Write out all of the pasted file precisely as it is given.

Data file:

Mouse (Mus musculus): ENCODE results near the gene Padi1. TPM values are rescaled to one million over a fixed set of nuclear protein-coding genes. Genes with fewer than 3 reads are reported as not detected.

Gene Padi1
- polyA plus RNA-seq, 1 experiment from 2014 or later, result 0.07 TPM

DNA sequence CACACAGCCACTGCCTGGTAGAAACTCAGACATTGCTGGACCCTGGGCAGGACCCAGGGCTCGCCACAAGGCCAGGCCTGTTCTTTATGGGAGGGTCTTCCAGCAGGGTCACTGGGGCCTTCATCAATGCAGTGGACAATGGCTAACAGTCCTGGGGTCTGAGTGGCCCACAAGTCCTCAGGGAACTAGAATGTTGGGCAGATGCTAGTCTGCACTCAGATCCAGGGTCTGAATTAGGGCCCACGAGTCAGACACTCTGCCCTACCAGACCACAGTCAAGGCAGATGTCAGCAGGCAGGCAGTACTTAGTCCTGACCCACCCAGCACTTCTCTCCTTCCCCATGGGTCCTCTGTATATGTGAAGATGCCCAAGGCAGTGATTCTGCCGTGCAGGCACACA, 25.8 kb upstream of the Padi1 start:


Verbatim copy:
Mouse (Mus musculus): ENCODE results near the gene Padi1. TPM values are rescaled to one million over a fixed set of nuclear protein-coding genes. Genes with fewer than 3 reads are reported as not detected.

Gene Padi1
- polyA plus RNA-seq, 1 experiment from 2014 or later, result 0.07 TPM

DNA sequence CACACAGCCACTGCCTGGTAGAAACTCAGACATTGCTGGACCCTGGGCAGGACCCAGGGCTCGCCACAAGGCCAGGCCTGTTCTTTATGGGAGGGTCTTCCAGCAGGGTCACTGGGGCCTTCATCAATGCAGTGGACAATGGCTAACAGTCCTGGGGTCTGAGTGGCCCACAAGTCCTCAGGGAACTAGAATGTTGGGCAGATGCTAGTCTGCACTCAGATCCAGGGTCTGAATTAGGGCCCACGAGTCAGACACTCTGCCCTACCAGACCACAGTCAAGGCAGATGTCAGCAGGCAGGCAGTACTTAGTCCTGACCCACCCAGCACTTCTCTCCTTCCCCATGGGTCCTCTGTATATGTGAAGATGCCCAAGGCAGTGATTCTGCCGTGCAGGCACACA, 25.8 kb upstream of the Padi1 start: